by James Slater – It’s official: Wladimir Klitschko, the reigning IBF, WBO and Ring magazine heavyweight champion, will NOT be facing WBA champ David Haye in his next fight. Despite reports surfacing that say Klitschko and his team tried their best to negotiate a deal with the Londoner, the eagerly awaited unification clash will have to wait at least a few more months.
Because, as has been reported on Fightnews.com, the also intriguing Klitschko-Alexander Povetkin bout took a massive step towards being set today, as Klitschko’s promotional group K2 won the purse bids battle. Winning by quite a margin, at $8,313,000 to the bid of $4, 250, 001 put in by Sauerland Event, K2 now have 90 days to get the fight nailed down. Reportedly, the pencilled in date is September 18th, in Germany.
So, now that Klitschko and his group have won the purse bid for the big fight, can “Dr. Steel Hammer” win the contest that will take place in the ring?
Povetkin, aged 30 and unbeaten at 19-0(14) was a quite superb amateur, with a Gold medal win at the 2004 Olympics being his most outstanding achievement, and he is as good a challenger for the younger of the two Klitschkos as anyone else out there. And, with new trainer Teddy Atlas now having been with the Russian hope long enough for the two to have got acquainted with one another, the timing is probably as good as it’s ever going to be for Povetkin to rumble with the 34-year-old.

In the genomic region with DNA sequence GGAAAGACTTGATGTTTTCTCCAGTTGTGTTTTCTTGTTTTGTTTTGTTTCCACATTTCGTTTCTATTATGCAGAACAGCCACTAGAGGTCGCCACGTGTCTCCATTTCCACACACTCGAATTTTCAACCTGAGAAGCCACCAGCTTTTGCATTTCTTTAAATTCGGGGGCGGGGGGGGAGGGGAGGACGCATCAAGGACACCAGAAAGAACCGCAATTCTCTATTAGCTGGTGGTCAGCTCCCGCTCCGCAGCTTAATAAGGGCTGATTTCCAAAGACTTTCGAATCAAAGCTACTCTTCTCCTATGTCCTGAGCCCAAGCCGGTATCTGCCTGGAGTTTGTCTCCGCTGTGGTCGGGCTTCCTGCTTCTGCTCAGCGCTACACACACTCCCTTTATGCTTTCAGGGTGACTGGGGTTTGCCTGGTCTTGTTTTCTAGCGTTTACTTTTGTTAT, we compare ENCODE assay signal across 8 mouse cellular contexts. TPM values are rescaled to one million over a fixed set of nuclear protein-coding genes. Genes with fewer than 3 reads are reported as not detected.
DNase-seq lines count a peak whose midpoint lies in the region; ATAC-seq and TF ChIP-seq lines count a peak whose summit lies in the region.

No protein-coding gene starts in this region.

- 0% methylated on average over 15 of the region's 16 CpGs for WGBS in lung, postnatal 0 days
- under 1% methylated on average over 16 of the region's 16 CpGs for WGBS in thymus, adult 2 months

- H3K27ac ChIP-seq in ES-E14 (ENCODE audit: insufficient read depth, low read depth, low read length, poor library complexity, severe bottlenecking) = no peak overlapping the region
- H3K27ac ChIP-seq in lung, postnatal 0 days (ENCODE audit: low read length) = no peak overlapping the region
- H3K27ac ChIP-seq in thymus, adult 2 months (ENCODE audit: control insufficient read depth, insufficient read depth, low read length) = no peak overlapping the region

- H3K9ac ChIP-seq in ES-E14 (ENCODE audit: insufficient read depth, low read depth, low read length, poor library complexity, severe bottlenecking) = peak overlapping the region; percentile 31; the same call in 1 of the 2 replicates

Still, despite his credentials and despite his excellent and knowledgeable trainer, many fans – in fact the majority of them – seem to see nothing but another win for Klitschko. It’s not that Povetkin is a bad fighter, obviously, it’s just that he is relatively small compared to the 6.6.5″ and approx 245-pound Klitschko (Povetkin is 6.2″ and around 225), he has never met any pro remotely at Klitschko’s level and, to top it all, Wladimir is looking better than ever right now.
Povetkin can be expected to give it his best shot, and his skills must be respected by Klitschko. The thing is, though, Povetkin WILL be respected by the meticulous champion – a man who leaves nothing to chance – and his best shot will not be enough. Like Eddie Chambers and all the rest of Wladimir’s recent challengers, Povetkin will have a hell of a time getting past the champion’s hammer of a left jab. It’s possible Povetkin, as gutsy as they come, will be able to tough it out on the way in and get close enough to do some damage, but most fans don’t see this happening. To be frank, I don’t either.
Look for another challenger, this one the IBF mandatory challenger, to take a slow but sure pounding from “Dr. Steel Hammer;” one that ultimately leaves him either flat out on the mat or pulled out by his corner. Needless to say, Povetkin – who earned this shot way back in January of 2008 – will be a big underdog going into the September clash.
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